What literature would YOU like to see illustrated as a children’s story?
Through dear old Pinterest, I discovered a most unexpected literary (and film!) subgenre: SWAMP PULP.
Apparently there was such a market for this that multiple authors and film makers chose the same swampy titles.
Oh, we’re still going…
Yes, there are more…
Why stop now?
Are you enjoying yourself? Are you thinking about swamps?
Not yet? Okay, have some more…
And this was just the small sample I found. I’m intrigued (not intrigued enough to read about swamp nymphs…but quite astounded that they have been such a prominent feature in dime store novels).
The Sick Rose: Disease and the Art of Medical Illustration appears to be a very interesting book, though perhaps not altogether pleasant to thumb through. For me, this is not an issue, as fascination tends to trump aversion when it comes to how people process, depict and publish the daunting mysteries of an era.
The Sick Rose is a visual tour through the golden age of medical illustration. The nineteenth century experienced an explosion of epidemics such as cholera and diphtheria, driven by industrialization, urbanization and poor hygiene. In this pre-color-photography era, accurate images were relied upon to teach students and aid diagnosis. The best examples, featured here, are remarkable pieces of art that attempted to elucidate the mysteries of the body, and the successive onset of each affliction. Bizarre and captivating images, including close-up details and revealing cross-sections, make all too clear the fascinations of both doctors and artists of the time. Barnett illuminates the fears and obsessions of a society gripped by disease, yet slowly coming to understand and combat it. The age also saw the acceptance of vaccination and the germ theory, and notable diagrams that transformed public health, such as John Snow’s cholera map and Florence Nightingale’s pioneering histograms, are included and explained. Organized by disease, The Sick Rose ranges from little-known ailments now all but forgotten to the epidemics that shaped the modern age. It is a fascinating Wunderkammer of a book that will enthrall artists, students, designers, scientists and the incurably curious everywhere.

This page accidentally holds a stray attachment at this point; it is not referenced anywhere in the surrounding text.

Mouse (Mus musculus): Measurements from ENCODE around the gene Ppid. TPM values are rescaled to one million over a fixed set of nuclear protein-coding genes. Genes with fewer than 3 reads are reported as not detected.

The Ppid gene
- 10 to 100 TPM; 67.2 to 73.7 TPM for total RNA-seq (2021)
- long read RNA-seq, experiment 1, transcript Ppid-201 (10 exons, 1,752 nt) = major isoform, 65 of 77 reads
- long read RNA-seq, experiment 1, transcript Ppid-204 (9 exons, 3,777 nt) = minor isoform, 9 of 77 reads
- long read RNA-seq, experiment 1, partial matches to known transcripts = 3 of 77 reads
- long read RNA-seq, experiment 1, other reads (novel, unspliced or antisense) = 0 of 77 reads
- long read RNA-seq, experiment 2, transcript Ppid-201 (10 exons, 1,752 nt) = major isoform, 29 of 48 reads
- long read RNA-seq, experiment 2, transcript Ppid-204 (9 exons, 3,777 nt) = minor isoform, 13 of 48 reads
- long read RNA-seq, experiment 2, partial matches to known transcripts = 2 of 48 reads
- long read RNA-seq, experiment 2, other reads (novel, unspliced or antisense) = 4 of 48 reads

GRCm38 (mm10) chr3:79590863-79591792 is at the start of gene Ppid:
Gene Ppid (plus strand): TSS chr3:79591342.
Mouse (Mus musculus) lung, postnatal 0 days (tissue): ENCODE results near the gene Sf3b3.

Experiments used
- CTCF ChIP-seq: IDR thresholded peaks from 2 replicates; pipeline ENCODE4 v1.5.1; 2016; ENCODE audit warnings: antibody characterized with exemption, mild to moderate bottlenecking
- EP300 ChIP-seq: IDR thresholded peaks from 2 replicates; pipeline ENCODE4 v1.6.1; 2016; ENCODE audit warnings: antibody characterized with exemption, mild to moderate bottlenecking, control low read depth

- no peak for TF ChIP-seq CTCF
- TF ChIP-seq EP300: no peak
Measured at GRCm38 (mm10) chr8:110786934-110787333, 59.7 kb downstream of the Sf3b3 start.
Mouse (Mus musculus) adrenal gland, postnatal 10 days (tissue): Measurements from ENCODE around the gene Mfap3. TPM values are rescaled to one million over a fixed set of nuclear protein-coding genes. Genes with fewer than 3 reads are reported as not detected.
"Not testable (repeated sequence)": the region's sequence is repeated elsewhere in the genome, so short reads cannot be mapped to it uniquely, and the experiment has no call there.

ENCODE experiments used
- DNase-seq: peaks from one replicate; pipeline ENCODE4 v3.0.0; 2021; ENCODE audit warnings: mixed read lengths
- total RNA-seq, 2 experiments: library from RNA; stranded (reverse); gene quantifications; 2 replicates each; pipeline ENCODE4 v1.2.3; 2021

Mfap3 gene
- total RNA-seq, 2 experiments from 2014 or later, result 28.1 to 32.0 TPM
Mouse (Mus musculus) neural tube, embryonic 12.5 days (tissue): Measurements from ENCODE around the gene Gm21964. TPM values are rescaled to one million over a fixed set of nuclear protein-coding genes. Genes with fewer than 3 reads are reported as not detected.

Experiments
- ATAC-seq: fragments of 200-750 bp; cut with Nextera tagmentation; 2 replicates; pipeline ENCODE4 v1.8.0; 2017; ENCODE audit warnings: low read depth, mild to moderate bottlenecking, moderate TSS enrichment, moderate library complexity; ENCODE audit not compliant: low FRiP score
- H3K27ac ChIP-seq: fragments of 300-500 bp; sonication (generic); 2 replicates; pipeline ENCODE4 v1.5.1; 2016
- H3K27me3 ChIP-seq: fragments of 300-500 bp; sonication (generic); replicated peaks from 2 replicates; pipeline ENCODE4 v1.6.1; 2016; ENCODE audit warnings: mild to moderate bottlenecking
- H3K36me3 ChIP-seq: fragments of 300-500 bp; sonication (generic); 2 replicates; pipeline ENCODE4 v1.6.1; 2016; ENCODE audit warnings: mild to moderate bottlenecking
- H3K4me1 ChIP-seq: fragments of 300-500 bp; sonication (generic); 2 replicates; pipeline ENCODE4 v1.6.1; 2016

If these were actually real…I hope (well, know) my father would have gotten them for me when I was a child.
Would it be in bad taste to paste these over the covers of books I give to other peoples’ children? Just checking.